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The Accuracy of Preoperative HAGL Lesion Diagnosis

The Accuracy of Preoperative HAGL Lesion Diagnosis

Toshinobu Omiya, MD, JAPAN Hiroyuki Sugaya, MD, JAPAN Norimasa Takahashi, MD, JAPAN Keisuke Matsuki, MD, PhD, JAPAN Morihito Tokai, MD, JAPAN Yusuke Ueda, MD, JAPAN Shota Hoshika, MD, JAPAN Hiroshige Hamada, MD, JAPAN Takeshi Morioka, MD, JAPAN Yasutaka Takeuchi, MD, JAPAN

Funabashi Orthopaedic Sports Medicine Center, Funabashi, Chiba, JAPAN

Paper Abstract   2019 Congress   rating (1)


Anatomic Location

Anatomic Structure

Diagnosis / Condition

Diagnosis Method

Sports Medicine

Summary: We can increase the reliability of preoperative HAGL lesion diagnosis if we combine the J sign, contrast leakage, and free end of capsule tear.


HAGL (Humeral Avulsion of the Glenohumeral Ligament) lesion is one of the causes of anterior shoulder instability. It is important to detect HAGL lesion in the preoperative imaging before surgery, because the procedure for HAGL repair is totally different to that of Bankart lesion. The purpose of this study was to elucidate the preoperative diagnostic accuracy of HAGL lesion using MR arthrogram.

Materials And Methods

We retrospectively reviewed 659 patients who underwent arthroscopic stabilization for recurrent shoulder instability from January 2015 to December 2017. This included 19 patients who were diagnosed with HAGL lesion at the time of surgery (incidence ratio:2.9%): these were 13 males and 6 females, and the mean age was 24.2 years. Preoperatively, all patients were performed an MR arthrogram (MRA) with contrast media. Arthrography was performed by a fuoroscopically guided injection which contained 20 cc saline with 0.03cc gadolinium. After the injection, MR arthrograms were obtained with a 0.3T open MRI (AIRIS? comfort 0.3T; Hitachi, Japan) using a phased-array surface coil. The reason for the 0.3T open MRI scan was to take abduction-external rotation (ABER) position images. The characteristic findings of HAGL lesion (J sign, contrast leakage in the region of capsular avulsion, and free end of capsule tear) were assessed in the preoperative MRA.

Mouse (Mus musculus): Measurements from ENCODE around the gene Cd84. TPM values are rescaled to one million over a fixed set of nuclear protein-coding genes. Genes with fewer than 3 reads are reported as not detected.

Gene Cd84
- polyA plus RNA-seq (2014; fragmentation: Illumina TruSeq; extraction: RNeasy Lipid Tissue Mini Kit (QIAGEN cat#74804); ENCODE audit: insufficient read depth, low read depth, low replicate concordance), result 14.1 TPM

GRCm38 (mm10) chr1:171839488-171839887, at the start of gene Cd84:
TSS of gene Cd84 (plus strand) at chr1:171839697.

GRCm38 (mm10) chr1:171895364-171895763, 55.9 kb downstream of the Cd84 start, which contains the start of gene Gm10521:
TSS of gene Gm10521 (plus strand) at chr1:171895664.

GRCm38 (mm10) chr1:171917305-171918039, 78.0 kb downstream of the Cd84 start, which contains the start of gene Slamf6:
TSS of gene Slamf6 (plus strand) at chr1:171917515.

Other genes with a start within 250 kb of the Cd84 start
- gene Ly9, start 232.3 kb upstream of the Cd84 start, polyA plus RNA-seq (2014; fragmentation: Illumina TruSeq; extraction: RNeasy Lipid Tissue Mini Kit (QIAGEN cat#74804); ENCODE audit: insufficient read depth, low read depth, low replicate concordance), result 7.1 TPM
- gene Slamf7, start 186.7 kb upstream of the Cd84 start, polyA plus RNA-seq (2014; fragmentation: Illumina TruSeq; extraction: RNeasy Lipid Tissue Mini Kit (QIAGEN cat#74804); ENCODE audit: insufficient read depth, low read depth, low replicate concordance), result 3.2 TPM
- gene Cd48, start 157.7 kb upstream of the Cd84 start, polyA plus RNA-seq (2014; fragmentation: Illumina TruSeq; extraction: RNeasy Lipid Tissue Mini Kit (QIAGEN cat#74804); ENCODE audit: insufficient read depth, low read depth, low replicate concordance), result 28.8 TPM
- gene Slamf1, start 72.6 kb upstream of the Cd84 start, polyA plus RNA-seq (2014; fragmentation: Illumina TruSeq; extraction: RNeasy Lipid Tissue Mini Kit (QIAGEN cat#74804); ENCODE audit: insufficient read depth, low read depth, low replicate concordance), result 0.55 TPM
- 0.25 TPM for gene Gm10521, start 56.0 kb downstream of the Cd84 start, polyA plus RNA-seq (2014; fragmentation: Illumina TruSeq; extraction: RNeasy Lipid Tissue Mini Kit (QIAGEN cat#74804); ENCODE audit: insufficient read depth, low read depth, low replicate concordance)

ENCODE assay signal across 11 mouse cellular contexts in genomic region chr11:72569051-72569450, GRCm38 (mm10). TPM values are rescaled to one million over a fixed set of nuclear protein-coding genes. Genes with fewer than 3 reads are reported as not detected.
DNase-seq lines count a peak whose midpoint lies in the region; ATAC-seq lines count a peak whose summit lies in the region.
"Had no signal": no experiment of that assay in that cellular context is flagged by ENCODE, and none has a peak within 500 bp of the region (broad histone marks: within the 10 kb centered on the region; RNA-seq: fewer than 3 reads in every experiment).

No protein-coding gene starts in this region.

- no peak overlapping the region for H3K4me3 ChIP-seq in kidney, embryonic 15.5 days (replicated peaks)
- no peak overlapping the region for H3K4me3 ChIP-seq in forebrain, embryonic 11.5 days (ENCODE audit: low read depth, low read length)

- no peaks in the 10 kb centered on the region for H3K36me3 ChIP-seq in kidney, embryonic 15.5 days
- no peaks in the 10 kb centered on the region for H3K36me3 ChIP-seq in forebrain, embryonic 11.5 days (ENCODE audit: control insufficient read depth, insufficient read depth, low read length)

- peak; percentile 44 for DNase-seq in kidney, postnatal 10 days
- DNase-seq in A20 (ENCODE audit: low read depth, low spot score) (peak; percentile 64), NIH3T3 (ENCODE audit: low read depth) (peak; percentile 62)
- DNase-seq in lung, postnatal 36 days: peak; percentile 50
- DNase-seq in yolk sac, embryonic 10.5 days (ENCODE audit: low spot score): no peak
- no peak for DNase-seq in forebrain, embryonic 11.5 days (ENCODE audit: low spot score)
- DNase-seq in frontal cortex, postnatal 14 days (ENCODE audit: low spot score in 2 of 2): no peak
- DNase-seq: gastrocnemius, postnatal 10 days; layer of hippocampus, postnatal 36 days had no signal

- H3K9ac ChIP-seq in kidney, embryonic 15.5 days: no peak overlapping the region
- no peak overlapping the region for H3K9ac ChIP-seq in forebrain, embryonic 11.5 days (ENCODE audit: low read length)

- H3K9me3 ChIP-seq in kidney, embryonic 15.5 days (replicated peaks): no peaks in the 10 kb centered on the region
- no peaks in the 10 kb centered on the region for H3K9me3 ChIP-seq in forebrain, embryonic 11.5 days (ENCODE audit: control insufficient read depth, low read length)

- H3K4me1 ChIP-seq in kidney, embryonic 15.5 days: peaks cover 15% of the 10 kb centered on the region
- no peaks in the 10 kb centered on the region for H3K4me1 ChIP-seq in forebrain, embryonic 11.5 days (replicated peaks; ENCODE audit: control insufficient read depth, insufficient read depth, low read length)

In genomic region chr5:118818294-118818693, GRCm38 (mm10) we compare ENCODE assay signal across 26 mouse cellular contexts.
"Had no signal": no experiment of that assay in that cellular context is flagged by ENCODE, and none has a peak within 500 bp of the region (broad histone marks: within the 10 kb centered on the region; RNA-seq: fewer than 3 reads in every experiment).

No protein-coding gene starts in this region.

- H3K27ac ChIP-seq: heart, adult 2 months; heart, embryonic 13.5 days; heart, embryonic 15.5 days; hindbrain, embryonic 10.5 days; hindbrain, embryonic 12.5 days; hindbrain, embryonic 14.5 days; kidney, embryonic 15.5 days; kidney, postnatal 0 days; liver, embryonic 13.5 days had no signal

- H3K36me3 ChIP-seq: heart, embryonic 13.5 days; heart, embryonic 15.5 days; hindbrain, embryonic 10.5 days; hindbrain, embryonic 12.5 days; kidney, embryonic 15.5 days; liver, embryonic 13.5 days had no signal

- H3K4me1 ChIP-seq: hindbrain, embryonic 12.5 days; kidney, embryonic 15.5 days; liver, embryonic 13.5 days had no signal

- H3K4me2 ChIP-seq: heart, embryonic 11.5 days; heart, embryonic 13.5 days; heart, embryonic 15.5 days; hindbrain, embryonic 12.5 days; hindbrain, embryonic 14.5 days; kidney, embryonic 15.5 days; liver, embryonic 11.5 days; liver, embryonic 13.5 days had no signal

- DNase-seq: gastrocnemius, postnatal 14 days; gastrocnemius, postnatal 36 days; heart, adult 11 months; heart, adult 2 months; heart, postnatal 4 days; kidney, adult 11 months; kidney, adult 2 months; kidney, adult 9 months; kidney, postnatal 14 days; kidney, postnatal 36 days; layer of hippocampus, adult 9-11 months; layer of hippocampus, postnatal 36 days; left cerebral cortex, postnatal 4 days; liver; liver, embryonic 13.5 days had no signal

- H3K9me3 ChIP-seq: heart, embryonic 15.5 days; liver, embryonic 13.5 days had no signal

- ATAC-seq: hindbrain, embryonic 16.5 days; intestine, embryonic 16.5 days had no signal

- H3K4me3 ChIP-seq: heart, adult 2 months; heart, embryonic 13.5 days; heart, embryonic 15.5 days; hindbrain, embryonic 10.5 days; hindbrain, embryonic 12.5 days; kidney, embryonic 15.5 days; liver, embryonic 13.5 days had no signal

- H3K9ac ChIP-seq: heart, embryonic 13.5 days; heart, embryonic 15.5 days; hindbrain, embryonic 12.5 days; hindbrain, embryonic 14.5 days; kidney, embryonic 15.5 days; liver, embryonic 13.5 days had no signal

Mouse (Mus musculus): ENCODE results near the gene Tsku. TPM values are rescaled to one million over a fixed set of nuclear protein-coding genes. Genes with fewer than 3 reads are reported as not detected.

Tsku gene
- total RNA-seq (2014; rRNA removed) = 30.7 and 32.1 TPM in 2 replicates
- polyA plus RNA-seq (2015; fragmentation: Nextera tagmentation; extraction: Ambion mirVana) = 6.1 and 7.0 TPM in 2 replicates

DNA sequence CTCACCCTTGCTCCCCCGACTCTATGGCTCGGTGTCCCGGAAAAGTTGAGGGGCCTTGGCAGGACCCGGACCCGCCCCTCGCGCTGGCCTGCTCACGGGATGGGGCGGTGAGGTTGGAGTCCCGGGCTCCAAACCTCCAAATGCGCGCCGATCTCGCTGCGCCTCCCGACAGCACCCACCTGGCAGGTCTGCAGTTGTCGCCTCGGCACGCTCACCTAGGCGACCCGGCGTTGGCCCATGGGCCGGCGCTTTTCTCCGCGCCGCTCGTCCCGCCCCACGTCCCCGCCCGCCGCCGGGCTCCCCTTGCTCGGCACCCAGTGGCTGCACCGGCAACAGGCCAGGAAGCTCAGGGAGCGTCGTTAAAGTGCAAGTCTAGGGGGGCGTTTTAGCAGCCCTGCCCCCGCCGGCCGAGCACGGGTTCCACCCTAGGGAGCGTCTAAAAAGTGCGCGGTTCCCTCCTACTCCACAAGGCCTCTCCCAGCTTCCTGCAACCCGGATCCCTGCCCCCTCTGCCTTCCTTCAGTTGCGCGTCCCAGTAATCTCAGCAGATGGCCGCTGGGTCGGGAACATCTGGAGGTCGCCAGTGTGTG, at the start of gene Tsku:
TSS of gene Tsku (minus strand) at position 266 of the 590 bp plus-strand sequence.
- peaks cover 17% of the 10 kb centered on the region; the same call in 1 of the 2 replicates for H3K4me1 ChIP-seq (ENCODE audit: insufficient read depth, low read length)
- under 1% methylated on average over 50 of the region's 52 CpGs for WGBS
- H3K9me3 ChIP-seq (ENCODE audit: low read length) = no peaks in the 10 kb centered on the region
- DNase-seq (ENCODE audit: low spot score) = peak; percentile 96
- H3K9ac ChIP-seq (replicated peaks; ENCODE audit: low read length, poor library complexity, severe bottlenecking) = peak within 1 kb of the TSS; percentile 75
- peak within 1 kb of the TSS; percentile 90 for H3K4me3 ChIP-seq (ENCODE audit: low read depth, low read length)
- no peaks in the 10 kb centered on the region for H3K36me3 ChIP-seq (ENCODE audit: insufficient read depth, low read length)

Major causes of first dislocation in patients with HAGL lesions were 6 Judo wrestling sports patients (31.6%), 3 snowboard sports patients (15.9%), 2 football sports patients (10.5%), and 2 skiing sports patients (10.5%). In the MRA findings, sensitivity and specificity of J sign was 63.2% and 93.0% accordingly. Sensitivity and specificity of contrast leakage was 36.8% and 96.2% accordingly. Sensitivity and specificity of free end of capsule tear was 84.2% and 100% accordingly. Sensitivity and specificity of either of these positive findings was 89.5% and 93.0% accordingly.

Discussion And Conclusion

It is important to evaluate the condition of capsule and labrum in the preoperative diagnosis of anterior shoulder instability using MRA. However, there are few reports about the accuracy of MRA findings. In this study, J sign and contrast leakage known as typical findings of HAGL lesion are not seen frequently and sensitivity is not high. It can be one of the reasons that we often see membranous structure over the HAGL tear which possibly blocks the leakage of contrast. Moreover, there are false positive cases in J sign evaluation and contrast leakage. This is because of the inferior capsule anatomical variations. There have been reported two variations of inferior capsule which included the collar-like attachment and V-shape attachment. In the V-shaped attachment, inferior capsule attaches to the proximal humeral shaft and appears as a J sign on the MRA.
In conclusion, the incident ratio of HAGL lesion was 2.9%. The reliability of preoperative HAGL lesion diagnosis will increase if we combine the J sign, contrast leakage, and free end of capsule tear on the MRA. The increase of the MRA image resolution may increase the reliability of a HAGL lesion diagnosis.